Linda Rodriguez said...

Don't fret, Jan! We love you, even if your phone's auto-correct doesn't.

Leslie Budewitz said...

Nametag on the right? And here I thought it was supposed to go on the left to be more easily seen! (And at cons with hanging tags, well, they can be a bit tricky to adjust ... .)

Thanks for the great info, Jodi.

Mannersmith said...

Hank ~ So nice to hear from you! Yes, the exit line is just as important as the opening line. My pet peeve is "excuse me, there is someone over there I need to meet/see." How horrid! What a great way to make the person you are speaking with feel about 2 inches tall. Instead, a simple and sincere "I am so glad we had a chance to speak" works wonders. Warmly ~ Jodi

Mannersmith said...

Linda ~ Yes, eye contact is VERY culturally specific. I teach the eye contact triangle (anywhere between the eyebrows and the middle of the upper lip). If you gaze in that triangle it looks like you are making eye contact without needing to stare into someone's pupils. Warmly ~ Jodi

Hank Phillippi Ryan said...

OH, Jodi! Brilliant! Thank you...

And thanks, too, for the triangle secret.

(Jan--:-) I think you're so correct about how others see us...it would probaby be quite a revelation to find out!)

Karen in Ohio said...

I was taught to wear my nametag (unless it's hanging in the middle) on the right, so when shaking hands the right arm is extended towards the person being greeted, and that shoulder also advances. That way, one's name is more prominent.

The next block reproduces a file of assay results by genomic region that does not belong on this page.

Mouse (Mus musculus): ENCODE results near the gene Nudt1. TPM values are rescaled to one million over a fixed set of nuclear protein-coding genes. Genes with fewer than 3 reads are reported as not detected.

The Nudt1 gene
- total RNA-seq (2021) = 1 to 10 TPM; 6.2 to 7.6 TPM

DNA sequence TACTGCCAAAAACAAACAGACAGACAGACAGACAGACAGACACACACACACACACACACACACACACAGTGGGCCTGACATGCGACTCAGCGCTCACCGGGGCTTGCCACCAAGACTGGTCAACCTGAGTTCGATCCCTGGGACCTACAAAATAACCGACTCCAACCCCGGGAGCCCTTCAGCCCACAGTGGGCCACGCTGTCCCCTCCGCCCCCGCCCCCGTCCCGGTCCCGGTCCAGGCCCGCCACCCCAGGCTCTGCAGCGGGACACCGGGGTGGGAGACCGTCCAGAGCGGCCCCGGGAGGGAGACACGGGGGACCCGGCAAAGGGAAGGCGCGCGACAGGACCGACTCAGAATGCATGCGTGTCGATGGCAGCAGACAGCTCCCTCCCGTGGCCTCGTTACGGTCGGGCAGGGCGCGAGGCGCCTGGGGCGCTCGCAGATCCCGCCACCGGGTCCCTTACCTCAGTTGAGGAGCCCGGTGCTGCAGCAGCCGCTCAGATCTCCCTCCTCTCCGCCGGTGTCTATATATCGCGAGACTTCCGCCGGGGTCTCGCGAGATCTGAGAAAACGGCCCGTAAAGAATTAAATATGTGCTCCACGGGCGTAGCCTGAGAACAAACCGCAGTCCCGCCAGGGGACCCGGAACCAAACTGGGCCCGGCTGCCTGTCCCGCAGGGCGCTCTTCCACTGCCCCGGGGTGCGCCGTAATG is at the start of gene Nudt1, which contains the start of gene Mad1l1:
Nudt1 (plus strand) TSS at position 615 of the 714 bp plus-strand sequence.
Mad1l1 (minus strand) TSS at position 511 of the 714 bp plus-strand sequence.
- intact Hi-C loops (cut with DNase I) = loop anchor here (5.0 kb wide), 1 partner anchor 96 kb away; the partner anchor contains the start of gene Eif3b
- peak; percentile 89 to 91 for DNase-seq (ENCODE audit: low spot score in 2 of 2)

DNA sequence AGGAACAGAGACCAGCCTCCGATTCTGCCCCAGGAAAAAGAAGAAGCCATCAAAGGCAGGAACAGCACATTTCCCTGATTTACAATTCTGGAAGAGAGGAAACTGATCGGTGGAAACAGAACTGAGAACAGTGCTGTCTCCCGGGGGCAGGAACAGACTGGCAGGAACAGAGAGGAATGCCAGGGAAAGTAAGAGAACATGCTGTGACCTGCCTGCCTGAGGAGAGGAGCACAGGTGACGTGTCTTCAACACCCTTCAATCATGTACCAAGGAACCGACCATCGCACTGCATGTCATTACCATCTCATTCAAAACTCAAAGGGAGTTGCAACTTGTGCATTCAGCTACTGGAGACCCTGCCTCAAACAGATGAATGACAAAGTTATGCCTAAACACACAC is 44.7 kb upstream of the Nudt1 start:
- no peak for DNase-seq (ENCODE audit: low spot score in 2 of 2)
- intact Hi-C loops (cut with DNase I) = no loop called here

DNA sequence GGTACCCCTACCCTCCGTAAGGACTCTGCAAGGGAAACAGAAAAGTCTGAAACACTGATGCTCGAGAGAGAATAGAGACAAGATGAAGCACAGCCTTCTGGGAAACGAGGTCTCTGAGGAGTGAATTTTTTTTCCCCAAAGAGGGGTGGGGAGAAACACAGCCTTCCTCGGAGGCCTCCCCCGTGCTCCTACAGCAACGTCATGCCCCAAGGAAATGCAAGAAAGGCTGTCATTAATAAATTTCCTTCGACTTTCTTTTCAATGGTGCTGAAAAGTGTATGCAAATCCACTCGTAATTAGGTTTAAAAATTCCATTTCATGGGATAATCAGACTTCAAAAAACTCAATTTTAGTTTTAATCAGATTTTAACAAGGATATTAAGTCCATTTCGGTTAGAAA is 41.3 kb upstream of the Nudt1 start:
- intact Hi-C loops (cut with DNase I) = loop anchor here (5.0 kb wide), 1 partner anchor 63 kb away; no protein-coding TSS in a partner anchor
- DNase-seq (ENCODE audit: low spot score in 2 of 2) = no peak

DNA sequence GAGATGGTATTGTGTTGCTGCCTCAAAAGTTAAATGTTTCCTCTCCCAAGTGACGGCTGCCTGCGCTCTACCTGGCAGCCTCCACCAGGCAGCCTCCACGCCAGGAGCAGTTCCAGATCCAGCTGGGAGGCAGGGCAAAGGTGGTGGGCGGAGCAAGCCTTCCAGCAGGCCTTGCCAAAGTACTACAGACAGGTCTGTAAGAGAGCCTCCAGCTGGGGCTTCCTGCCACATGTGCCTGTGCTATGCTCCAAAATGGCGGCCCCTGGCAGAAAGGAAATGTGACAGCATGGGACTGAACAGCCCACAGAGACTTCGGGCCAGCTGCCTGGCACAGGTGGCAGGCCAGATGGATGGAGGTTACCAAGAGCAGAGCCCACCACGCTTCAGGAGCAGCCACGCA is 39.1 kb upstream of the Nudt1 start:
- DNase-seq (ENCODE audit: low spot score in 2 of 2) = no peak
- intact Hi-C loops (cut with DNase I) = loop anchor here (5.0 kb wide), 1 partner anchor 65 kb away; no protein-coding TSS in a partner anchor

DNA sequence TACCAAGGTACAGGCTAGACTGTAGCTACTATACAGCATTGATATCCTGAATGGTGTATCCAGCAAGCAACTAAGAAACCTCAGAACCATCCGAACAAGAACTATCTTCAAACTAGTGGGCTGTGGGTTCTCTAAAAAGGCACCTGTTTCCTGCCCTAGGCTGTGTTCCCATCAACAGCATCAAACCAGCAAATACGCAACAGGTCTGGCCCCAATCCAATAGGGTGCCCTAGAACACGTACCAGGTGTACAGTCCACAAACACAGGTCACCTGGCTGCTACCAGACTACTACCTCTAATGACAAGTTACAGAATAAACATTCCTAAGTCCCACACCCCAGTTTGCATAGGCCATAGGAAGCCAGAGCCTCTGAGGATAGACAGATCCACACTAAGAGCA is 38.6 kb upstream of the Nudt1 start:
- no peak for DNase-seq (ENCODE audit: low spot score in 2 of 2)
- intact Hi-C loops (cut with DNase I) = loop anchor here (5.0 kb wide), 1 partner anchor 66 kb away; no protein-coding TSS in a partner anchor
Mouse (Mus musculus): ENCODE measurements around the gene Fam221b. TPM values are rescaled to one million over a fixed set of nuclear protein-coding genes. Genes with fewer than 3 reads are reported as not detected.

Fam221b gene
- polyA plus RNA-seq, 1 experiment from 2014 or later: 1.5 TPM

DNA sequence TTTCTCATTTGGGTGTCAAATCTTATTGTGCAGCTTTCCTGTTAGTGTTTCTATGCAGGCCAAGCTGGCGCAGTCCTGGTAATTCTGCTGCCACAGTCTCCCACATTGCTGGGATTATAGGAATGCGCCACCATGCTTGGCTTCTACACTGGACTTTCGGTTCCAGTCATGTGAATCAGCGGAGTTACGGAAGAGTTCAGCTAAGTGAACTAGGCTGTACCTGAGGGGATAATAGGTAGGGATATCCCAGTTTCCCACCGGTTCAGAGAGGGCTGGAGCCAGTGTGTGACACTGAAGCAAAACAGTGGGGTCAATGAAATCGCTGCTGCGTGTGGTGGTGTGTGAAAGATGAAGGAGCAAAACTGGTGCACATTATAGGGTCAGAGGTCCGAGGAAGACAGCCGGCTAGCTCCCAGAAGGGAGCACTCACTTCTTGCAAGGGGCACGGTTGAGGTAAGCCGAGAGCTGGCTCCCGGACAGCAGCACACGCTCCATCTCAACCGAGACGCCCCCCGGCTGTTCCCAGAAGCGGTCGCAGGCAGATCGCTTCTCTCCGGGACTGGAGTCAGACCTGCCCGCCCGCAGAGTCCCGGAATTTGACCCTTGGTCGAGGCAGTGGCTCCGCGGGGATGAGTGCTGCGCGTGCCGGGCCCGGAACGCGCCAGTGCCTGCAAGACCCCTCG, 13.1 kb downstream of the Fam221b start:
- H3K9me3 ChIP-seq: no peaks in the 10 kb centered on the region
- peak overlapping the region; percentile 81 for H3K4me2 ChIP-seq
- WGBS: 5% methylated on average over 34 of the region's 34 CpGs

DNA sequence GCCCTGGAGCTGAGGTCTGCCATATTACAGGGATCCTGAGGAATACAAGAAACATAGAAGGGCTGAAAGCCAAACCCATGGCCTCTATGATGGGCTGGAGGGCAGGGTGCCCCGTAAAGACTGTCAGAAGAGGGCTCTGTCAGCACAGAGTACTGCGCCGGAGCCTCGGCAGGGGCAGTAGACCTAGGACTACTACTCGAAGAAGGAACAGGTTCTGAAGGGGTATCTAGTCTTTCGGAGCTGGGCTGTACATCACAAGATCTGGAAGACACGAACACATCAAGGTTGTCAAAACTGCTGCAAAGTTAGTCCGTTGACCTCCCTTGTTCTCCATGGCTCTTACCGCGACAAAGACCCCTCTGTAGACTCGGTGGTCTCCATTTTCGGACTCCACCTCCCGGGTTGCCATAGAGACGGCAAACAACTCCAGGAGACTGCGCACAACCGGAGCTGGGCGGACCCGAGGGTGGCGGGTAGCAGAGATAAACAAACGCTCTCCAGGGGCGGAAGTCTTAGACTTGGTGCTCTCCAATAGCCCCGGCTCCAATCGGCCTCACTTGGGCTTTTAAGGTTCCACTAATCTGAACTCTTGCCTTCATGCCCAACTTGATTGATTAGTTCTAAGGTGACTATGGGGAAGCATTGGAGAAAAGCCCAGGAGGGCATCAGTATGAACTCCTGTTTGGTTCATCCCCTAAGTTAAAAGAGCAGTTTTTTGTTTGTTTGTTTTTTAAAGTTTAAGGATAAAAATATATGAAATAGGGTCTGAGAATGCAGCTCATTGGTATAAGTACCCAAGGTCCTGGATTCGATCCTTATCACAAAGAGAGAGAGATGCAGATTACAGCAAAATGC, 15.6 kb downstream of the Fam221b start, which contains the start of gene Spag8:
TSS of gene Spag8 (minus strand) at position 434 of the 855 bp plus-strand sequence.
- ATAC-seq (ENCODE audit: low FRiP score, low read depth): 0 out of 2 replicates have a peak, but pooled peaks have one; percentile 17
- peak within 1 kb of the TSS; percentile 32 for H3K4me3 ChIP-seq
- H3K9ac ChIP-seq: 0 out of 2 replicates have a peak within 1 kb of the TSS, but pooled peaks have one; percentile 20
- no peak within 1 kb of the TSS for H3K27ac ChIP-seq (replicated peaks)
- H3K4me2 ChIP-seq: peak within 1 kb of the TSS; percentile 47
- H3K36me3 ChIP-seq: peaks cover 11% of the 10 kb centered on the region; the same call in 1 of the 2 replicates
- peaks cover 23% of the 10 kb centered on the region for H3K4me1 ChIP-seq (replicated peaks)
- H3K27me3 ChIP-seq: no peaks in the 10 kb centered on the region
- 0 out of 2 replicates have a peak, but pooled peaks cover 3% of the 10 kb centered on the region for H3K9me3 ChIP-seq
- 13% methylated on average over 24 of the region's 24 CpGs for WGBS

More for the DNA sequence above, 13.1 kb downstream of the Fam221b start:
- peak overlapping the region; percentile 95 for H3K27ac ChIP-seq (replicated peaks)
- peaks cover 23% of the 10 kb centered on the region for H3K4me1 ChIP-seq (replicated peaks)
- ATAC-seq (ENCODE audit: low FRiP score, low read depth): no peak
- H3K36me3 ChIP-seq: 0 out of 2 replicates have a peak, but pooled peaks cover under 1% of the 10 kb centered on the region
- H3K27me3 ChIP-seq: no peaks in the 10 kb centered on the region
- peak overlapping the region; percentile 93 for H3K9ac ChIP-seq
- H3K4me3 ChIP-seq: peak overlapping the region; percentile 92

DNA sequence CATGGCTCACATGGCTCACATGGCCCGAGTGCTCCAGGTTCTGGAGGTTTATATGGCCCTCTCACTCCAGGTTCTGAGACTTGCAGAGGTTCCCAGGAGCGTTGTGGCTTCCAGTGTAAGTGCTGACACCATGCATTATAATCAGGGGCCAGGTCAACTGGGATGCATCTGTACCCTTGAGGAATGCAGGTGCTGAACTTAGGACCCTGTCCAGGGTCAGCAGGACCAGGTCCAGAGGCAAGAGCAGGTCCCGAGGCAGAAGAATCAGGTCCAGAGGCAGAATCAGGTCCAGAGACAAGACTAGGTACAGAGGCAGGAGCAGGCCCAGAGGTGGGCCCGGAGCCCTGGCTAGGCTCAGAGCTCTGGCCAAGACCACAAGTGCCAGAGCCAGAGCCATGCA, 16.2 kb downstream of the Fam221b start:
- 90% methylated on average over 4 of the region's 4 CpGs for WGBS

I also make sure my name is VERY legible, and that the nametag is nowhere near my breasts, especially if the group is more predominately male. I detest having someone lean over to peer at my boobs on the pretext of trying to see my name. This evinces much (usually mental) eye-rolling on my part.

Someone needs to teach men to look at some different kind of "triangle". Yes, we need to be gender neutral, but there are, after all, two major genders, and they are majorly different. :-)

Jungle Red Writers said...

I loved the part at the BU event, where Jodi warned never leave someone saying: Oh excuse me, I have to go the bar - or they might ask you to get them a drink at the bar and then, not only have you not moved on, you've become a waitress!

~jan

Also, if you end by saying "nice speaking to you," instead of "nice meeting you," you avoid the potential faux pas of saying this when you've already met them once and forgotten it.

Jungle Red Writers said...